With its collection of interactive art, the traveling show showcases a wide variety of projects that showcase different ways artists get the public directly involved in their work.
SAN FRANCISCO--For those interested in digital art, a trip to the city's Fort Mason was a must this weekend. That's because the Creators Project, a (slowly) traveling showcase of interactive art, films, panels, and music, put together by Intel and Vice, hit town for two days.
Visitors first encounter "Origin," by United Visual Artists. According to the Creators Project, "Origin" "features an original environmental score from experimental electronic musician Scanner and debuted at our New York City event in October. The towering 40-foot by 40-foot audiovisual cubic lattice of light, metal, and sound is painstakingly programmed using UVA’s bespoke D3 technology, controlling each individual LED pixel."
Those passing my filmmaker Chris Milk's "Treachery of Sanctuary" can't help but interact with it. The installation, designed for the Creators Project by Milk, who was behind Arcade Fire's "epic ball drop" at last year's Coachella, is an interactive triptych that lets "viewers power and control the installation with the help of motion-sensing [Microsoft] Kinects, making their way through three transformative experiences of flight," according to the Creators Project.
Another popular installation at the Creators Project was "OctoCloud," SuperUber's interactive sculpture and multi-player game. "Bringing mobile apps to life in a physical space," according to the Creators Project, "it allows users to control a virtual slingshot via mobile devices, flinging 'arrows' that activate the installation's designs. Up to eight players can compete to trigger the sculpture's projected animations."
"Overscan," from design studio Sosolimited, is video artwork that "is like Big Brother personified—perpetually watching, deconstructing, and transforming a live television broadcast," according to the Creators Project. "Composed of five screens, the leftmost screen displays the original TV footage, while the remaining four screens cycle through a series of visual and typographic transformations. Custom software searches for patterns in the video and the closed caption feed is extracted and analyzed with language processing software to reveal the emotional and thematic layers of the broadcast."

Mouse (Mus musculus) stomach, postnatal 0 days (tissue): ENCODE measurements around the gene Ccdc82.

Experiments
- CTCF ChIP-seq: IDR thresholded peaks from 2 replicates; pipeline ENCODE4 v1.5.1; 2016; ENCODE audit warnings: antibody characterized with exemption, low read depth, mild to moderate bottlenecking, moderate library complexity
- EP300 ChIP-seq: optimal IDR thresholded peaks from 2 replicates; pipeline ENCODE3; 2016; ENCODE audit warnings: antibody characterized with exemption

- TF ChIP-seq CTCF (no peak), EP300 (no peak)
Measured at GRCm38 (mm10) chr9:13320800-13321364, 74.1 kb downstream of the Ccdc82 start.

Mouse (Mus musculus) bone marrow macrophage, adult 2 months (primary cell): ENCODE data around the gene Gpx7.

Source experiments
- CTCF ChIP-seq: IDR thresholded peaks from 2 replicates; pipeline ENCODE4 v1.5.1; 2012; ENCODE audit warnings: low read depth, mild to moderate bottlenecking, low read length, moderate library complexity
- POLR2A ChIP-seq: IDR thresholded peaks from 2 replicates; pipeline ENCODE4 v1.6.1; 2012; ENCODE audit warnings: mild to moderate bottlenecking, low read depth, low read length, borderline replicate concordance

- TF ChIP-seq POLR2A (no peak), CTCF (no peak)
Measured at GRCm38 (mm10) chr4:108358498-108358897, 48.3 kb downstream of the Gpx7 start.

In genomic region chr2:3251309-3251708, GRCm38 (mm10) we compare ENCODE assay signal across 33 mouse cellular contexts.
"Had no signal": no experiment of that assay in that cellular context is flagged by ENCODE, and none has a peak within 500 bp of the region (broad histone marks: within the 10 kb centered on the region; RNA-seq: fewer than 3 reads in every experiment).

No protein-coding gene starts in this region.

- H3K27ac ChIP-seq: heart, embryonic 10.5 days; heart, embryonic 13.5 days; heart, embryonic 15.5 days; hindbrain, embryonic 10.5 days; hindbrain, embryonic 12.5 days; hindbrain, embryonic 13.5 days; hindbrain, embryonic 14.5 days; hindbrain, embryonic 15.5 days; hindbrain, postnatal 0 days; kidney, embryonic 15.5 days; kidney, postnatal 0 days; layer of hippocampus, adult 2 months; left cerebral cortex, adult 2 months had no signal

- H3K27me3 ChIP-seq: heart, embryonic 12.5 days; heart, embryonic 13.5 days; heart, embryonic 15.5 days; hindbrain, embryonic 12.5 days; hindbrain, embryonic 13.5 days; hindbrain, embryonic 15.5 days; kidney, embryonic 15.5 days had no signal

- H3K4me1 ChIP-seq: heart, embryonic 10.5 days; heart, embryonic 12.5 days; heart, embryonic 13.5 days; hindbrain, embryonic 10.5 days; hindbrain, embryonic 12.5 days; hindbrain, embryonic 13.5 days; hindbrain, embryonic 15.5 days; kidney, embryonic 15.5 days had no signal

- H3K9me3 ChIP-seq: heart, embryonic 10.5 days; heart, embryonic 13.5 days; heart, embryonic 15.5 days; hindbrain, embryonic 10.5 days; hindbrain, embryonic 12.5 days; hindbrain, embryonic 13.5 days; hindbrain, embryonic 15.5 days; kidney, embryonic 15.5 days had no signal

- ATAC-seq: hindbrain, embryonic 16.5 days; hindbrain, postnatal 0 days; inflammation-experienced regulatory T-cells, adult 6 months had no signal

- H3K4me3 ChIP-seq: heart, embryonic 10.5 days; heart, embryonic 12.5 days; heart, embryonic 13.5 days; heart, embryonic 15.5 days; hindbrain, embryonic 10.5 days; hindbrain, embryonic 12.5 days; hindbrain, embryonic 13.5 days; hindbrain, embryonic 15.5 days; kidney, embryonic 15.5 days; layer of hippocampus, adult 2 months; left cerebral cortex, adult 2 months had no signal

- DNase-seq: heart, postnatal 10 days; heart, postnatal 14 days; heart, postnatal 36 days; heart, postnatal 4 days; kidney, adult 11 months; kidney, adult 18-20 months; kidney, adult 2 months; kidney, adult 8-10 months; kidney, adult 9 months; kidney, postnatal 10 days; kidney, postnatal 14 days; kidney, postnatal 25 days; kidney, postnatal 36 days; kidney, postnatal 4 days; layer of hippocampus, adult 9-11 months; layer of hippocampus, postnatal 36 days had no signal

With "Six-Forty by Four-Eighty," by researchers at MIT Media Lab, the artists ask the question, "What if pixels could break free from the confines of the screen and enter into our physical environment?" The interactive lighting installation is built from magnetic, physical pixels and "explores the evolution of human-computer interaction and the physical properties of digital information," according to the Creators Project. "The brightly colored pixels are programmed using custom software to change color in response to touch and communicate with each other using the body as a conduit."
Another piece built specifically for the Creators Project, the interactive video installation "#Creators Live" "aggregates photos taken in real time at the event and presents two interaction paradigms, allowing visitors to engage with the ever-expanding photo set." Photos posted to Twitter using the hashtag "#Creators" show up on the board, allowing visitors to see them intermeshed with other imagery.
One of the most popular exhibits at the Creators Project this weekend was "Life on Mars Revisited," a collaboration between film director Barney Clay and rock photographer Mick Rock. Based on footage of David Bowie performing "Life on Mars" that spent "30 years...in a cookie tin stashed in the back of Mick Rock's garage," the project remixes the original 16mm footage and "completely reinterprets Bowie's visual world."